A vulnerability in Google Android’s security model could give attackers access to hundreds of millions of devices manufactured over the past four years, according to security firm Bluebox Security.
Once installed on a device, this Trojan application could access the user’s applications and data—everything from email and documents to account and service passwords. Want to turn on the camera, send emails, or place an unauthorized call to Timbuktu? This vulnerability can supposedly make that happen.
“This vulnerability, around at least since the release of Android 1.6 (codename: ‘Donut’), could affect any Android phone released in the last 4 years—or nearly 900 million devices,” Jeff Forristal, CTO of Bluebox, wrote in a corporate blog posting, “and depending on the type of application, a hacker can exploit the vulnerability for anything from data theft to creation of a mobile botnet.”
Increasing the risk, he added, are the number of applications—many of them developed by Android device manufacturers, or third parties such as Cisco that work in cooperation with those manufacturers—that have special elevated privileges within the Android ecosystem, “specifically System UID access.”
In theory, an attacker could use a Trojan app to hack into multiple devices and bind them together in a zombie “botnet,” similar to what happens on a depressingly regular basis with PCs.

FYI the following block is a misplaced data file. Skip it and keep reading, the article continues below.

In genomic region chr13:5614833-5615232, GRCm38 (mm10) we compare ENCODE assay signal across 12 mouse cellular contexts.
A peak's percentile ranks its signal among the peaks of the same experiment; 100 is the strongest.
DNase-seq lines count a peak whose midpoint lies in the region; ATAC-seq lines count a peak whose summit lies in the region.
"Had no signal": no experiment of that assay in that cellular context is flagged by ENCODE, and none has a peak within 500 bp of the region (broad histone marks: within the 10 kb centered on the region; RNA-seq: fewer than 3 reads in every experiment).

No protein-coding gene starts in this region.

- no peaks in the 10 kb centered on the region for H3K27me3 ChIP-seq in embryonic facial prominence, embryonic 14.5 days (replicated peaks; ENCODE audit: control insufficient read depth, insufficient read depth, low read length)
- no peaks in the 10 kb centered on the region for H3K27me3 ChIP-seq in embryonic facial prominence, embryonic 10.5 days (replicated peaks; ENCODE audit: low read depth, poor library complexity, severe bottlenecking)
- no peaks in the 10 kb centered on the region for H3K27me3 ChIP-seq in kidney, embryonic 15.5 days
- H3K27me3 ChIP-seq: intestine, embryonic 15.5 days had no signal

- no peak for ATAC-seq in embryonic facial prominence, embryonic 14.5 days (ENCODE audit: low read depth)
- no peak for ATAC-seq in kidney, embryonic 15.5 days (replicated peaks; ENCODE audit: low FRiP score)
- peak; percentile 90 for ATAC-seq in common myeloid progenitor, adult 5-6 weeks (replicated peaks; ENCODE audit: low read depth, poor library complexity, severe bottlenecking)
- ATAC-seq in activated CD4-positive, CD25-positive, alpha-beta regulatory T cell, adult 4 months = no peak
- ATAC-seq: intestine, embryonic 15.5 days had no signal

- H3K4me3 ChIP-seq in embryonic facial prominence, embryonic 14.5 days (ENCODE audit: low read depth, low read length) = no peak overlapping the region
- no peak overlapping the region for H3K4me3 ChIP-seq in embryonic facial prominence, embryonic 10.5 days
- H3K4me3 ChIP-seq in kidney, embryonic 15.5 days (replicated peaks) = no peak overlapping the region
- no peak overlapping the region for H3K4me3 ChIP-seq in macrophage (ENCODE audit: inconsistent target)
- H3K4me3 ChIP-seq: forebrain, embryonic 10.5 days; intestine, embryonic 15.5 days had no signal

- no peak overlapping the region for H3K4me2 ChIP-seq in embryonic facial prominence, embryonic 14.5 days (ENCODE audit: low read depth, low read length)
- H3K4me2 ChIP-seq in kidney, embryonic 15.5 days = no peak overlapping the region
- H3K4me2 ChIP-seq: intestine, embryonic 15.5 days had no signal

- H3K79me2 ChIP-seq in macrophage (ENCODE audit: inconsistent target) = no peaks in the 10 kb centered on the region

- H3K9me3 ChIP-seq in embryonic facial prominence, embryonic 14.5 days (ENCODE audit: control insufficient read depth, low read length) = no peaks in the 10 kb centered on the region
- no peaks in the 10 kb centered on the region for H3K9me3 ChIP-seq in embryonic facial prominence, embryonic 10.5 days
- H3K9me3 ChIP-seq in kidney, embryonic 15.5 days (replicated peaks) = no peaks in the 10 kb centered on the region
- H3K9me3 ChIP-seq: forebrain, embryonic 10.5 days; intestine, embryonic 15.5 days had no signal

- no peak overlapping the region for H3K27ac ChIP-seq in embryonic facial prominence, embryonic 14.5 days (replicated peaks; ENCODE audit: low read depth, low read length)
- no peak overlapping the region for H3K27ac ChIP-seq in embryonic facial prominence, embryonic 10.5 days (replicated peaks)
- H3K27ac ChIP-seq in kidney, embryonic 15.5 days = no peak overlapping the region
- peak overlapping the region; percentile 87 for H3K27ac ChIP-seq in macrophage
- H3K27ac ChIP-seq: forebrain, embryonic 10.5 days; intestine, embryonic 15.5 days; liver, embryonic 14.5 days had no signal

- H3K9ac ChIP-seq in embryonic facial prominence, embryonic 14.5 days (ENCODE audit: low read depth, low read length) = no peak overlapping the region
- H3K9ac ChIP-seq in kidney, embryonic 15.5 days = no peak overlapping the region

The vulnerability, Forristal explained, “involves discrepancies in how Android applications are cryptographically verified & installed, allowing for APK code modification without breaking the cryptographic signature.” In other words, the attacker can alter an application’s code without alerting Android to the change.
Forristal plans on sharing more details about the vulnerability during his Black Hat USA 2013 talk. In the interim, he advises Android device owners to be “extra cautious in identifying the publisher of the app they want to download.” Businesses should also caution any and all Android-using employees to update their respective devices. But ultimately it’ll be up to the device manufacturers to ensure that the appropriate firmware updates are released to close the loophole.
Bluebox registered the vulnerability with Google in February 2013, as Android security bug 8219321.